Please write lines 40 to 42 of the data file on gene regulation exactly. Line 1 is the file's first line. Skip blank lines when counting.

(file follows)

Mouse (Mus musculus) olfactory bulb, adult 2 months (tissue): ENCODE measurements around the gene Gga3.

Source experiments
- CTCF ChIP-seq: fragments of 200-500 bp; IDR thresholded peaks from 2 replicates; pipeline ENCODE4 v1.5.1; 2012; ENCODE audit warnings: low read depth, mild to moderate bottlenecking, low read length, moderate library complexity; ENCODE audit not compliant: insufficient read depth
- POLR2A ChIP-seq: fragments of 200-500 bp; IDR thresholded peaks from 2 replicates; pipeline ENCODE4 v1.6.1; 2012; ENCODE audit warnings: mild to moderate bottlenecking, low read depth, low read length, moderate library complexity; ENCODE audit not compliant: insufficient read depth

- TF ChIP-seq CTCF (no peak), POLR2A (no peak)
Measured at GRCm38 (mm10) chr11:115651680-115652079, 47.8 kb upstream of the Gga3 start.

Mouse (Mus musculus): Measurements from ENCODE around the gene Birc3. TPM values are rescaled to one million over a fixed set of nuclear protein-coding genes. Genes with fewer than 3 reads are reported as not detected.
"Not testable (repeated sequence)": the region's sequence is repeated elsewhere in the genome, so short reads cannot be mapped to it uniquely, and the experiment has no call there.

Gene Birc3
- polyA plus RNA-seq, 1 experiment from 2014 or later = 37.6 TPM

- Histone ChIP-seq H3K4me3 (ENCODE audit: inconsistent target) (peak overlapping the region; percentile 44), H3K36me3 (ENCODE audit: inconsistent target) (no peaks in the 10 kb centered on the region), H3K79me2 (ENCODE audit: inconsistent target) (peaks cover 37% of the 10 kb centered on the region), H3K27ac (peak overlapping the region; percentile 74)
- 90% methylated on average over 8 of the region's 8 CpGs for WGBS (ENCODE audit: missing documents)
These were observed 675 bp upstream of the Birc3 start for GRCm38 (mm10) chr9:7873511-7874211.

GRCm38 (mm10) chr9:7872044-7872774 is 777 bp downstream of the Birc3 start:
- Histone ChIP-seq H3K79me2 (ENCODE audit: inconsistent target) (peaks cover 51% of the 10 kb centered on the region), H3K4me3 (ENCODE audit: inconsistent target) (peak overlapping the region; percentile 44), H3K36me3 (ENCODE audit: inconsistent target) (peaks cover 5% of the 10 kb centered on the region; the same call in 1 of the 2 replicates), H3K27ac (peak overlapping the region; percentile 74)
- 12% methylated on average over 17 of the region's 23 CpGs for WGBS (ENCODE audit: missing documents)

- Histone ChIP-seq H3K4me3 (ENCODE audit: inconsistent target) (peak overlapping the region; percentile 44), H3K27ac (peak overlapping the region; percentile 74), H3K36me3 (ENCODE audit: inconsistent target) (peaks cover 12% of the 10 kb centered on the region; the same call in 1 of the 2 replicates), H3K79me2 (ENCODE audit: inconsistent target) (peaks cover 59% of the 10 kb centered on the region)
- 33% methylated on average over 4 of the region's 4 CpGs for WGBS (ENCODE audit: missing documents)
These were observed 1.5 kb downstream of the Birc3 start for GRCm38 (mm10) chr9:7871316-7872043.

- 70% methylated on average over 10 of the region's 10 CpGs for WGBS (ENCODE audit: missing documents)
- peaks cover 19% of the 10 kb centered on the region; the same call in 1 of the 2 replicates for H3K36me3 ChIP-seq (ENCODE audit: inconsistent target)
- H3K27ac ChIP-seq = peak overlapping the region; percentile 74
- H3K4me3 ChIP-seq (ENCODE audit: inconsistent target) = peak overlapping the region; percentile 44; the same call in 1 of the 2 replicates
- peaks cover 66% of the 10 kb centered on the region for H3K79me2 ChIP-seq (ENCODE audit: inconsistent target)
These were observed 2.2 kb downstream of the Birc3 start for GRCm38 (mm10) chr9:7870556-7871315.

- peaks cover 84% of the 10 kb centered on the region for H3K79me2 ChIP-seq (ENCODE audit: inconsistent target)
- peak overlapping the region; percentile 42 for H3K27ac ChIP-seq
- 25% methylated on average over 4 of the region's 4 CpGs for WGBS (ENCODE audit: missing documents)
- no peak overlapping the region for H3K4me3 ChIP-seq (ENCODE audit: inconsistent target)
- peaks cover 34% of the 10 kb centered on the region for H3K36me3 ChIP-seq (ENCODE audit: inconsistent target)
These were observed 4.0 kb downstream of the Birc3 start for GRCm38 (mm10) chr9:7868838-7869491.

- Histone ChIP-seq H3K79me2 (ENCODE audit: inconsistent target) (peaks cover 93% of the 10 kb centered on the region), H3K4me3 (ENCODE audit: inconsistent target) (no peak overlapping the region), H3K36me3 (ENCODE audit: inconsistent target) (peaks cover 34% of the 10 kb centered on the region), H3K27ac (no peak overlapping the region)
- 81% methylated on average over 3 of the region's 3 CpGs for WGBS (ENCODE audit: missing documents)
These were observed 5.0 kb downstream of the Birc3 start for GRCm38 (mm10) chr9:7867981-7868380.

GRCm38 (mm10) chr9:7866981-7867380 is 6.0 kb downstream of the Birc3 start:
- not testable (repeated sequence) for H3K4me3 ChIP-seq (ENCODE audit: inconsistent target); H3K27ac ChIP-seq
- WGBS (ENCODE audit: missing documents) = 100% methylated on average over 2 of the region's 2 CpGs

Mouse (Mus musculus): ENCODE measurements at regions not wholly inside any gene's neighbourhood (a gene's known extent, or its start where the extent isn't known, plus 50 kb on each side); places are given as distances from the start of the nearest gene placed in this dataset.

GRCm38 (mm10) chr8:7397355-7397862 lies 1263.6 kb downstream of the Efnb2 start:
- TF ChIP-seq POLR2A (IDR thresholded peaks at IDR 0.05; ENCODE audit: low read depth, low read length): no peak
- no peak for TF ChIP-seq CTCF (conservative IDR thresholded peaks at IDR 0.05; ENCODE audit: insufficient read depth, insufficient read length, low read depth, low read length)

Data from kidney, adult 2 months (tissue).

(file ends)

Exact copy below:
- TF ChIP-seq POLR2A (IDR thresholded peaks at IDR 0.05; ENCODE audit: low read depth, low read length): no peak
- no peak for TF ChIP-seq CTCF (conservative IDR thresholded peaks at IDR 0.05; ENCODE audit: insufficient read depth, insufficient read length, low read depth, low read length)

Data from kidney, adult 2 months (tissue).